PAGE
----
Bay­er sounds re­treat from a $670 mil­lion CAR-T pact in the wake of a pa­tient death

Two months after Atara Biotherapeutics hit the hold button on its lead CAR-T 2.0 therapy following a patient death, putting the company under the watchful eye of the FDA, its Big Pharma partners at Bayer are bowing out of a $670 million global alliance. And the move is forcing a revamp of Atara’s pipeline plans, even as research execs vow to continue work on the two drugs allied with Bayer 18 months ago, which delivered a $60 million cash upfront.

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Fu­ji­film con­tin­ues its biotech build­ing spree with new fa­cil­i­ty in Chi­na

A Japanese conglomerate is making a big play in China with the opening of a new facility, as it continues to expand.

Fujifilm Irvine Scientific has opened its new Innovation and Collaboration Center in Suzhou New District, China, an area in Jiangsu province specifically designated for technological and industrial development.

According to Fujifilm, the 12,000-square-foot site will be responsible for the company’s cell culture media optimization, analysis and design services. Cell culture media itself often requires customization of formulas and protocols to achieve the desired quantity and quality of therapeutic desired. Fujifilm Irvine Scientific is offering these services from its headquarters in California and Japan to its customers globally, as well as in China now.

Rob Etherington, Clene CEO

Mary­land of­fers loan to Clene de­spite ALS tri­al bumps

Even after Utah-based Clene failed to hit its primary endpoints for its ALS drug last year, the state of Maryland is putting its money at least behind Clene’s manufacturing facility.

The Maryland Board of Public Works has finalized a $3 million, 60-month loan facility with Clene Nanomedicine. The loan was provided by the state’s Neighborhood BusinessWorks program within the Maryland Department of Housing and Community Development.

Armon Sharei, SQZ founder and CEO

SQZ's out­side-the-box man­u­fac­tur­ing method slash­es pro­duc­tion time in ear­ly in study

At ASCO 2021 in June of last year, SQZ Biotech showcased a glimpse of its unorthodox cell therapy manufacturing tech. And on Wednesday, the Watertown, MA, company announced that its first-generation system showed comparable or better performance than a conventional clean-room-based manufacturing process.

The study was non-clinical. Clinical trials are expected by the first half of 2023.

SQZ’s device opens up a temporary window by cell-squeezing to deliver cargoes into cells. Its average processing time was less than six hours per batch, which is more than half the time than conventional methods. The company is planning to use the technology in its first red blood cell derived program for celiac disease. That IND is set to be submitted in the first half of 2023, the company said.

Bobby Sheng, Bora Pharmaceuticals CEO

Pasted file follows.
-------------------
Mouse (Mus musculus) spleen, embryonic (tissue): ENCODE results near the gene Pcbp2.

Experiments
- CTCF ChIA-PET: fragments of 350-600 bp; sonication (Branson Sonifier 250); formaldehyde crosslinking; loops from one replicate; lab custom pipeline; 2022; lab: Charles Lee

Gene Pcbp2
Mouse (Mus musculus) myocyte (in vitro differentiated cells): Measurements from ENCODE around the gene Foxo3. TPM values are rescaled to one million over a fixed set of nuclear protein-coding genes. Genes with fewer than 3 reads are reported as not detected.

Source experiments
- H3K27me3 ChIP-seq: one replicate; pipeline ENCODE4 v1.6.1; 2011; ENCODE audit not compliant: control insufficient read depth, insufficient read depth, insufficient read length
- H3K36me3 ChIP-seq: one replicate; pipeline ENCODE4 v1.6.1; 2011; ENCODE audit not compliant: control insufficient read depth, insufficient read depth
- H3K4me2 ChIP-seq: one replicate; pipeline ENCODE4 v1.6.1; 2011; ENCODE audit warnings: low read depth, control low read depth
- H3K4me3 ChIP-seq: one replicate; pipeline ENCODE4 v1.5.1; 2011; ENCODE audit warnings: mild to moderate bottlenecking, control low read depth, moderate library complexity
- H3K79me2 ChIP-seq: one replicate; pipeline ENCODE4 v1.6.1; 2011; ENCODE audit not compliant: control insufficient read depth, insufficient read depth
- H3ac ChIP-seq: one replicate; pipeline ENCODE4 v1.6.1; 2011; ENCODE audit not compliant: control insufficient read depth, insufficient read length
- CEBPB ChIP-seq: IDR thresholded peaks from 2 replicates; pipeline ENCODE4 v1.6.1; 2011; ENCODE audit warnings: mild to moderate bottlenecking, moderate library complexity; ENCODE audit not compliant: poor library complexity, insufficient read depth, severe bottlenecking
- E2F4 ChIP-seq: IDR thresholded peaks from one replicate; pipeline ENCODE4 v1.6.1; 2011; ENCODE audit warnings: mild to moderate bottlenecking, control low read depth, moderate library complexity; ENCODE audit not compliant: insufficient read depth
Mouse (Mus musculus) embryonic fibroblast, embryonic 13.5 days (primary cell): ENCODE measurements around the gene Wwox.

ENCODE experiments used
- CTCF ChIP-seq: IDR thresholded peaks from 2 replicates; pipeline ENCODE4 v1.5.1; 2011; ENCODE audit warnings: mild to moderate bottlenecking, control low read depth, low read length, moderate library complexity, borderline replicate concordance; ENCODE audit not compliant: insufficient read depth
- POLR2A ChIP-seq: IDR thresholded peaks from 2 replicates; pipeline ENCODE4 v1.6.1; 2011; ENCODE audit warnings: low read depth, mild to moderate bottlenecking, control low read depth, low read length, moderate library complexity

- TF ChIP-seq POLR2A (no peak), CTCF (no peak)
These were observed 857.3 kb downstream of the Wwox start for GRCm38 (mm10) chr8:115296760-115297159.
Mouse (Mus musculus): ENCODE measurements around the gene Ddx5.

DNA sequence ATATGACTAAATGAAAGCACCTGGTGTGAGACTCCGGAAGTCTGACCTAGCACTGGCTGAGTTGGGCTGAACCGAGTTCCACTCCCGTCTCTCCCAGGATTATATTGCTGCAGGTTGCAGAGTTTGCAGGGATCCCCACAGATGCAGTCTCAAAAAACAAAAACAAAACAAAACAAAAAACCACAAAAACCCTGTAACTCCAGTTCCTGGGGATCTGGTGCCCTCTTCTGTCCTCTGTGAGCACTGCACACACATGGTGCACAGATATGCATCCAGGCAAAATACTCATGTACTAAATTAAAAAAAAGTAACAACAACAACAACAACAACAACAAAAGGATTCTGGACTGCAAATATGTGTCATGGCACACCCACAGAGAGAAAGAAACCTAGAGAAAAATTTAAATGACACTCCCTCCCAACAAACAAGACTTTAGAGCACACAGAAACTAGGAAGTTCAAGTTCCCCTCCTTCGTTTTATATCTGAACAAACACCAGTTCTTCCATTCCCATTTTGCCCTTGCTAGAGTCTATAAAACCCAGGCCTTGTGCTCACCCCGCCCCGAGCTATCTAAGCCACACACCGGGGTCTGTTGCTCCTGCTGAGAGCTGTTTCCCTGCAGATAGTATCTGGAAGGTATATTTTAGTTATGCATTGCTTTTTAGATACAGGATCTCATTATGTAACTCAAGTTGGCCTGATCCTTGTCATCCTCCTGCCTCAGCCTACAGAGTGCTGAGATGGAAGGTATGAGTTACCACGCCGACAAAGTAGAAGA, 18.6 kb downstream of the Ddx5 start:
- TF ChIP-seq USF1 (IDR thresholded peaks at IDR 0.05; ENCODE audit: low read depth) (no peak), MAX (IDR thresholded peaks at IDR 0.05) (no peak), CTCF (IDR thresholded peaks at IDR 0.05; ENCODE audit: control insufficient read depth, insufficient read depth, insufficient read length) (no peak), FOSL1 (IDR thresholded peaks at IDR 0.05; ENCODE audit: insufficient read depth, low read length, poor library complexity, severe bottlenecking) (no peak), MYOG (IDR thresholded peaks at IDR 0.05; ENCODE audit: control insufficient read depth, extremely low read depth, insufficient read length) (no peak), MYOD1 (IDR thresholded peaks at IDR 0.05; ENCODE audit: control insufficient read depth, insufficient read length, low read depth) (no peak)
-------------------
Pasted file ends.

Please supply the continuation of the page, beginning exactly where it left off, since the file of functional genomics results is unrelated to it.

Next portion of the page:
With new ac­qui­si­tion, Bo­ra to ven­ture in­to bi­o­log­ics

Last week, Taiwan-based CDMO Bora Pharmaceuticals announced that it acquired Eden Biologics. Now, it says that purchase has helped established Bora Biologics, expanding into the biopharmaceutical market.

The acquisition of the company’s assets, which are located in the Hsinchu Biomedical Science Park in Taiwan, is helping Bora build its presence in the biopharma world by expanding production capacity of cell lines for the production of protein drugs. It will also improve the quality control and inspection specifications, as well as cell bank generation. The facility has four 500-liter bioreactors that have been approved by European and Taiwanese regulators.

Paul Chaplin, Bavarian Nordic president and CEO

With mon­key­pox cas­es ris­ing, one Eu­ro­pean coun­try is lock­ing down a small­pox vac­cine con­tract

As the global number of confirmed and suspected monkeypox cases continues to slowly climb, one country is trying to get a head start on potential vaccine stocking.

Bavarian Nordic signed a contract with an undisclosed European nation to supply its smallpox vaccine in response to new cases this month, the company announced Thursday morning. The continent saw its first monkeypox case confirmed about two weeks ago, with both the UK and Portugal seeing cases, according to the Washington Post.

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Sanofi and Re­gen­eron clear the fin­ish line in an in­flam­ma­to­ry esoph­a­gus dis­ease, leav­ing Take­da in the dust

With atopic dermatitis rivals breathing down Dupixent’s neck, Sanofi and Regeneron on Friday secured a first win in new territory in what Sanofi’s head of immunology and inflammation Naimish Patel called the fastest approval he’s ever seen.

The FDA approved Dupixent on Friday to treat patients 12 years and older with eosinophilic esophagitis (EoE), an inflammatory condition that causes swelling and scarring of the esophagus. The approval came just a couple months after regulators granted Dupixent priority review, and months ahead of its PDUFA date on Aug. 3.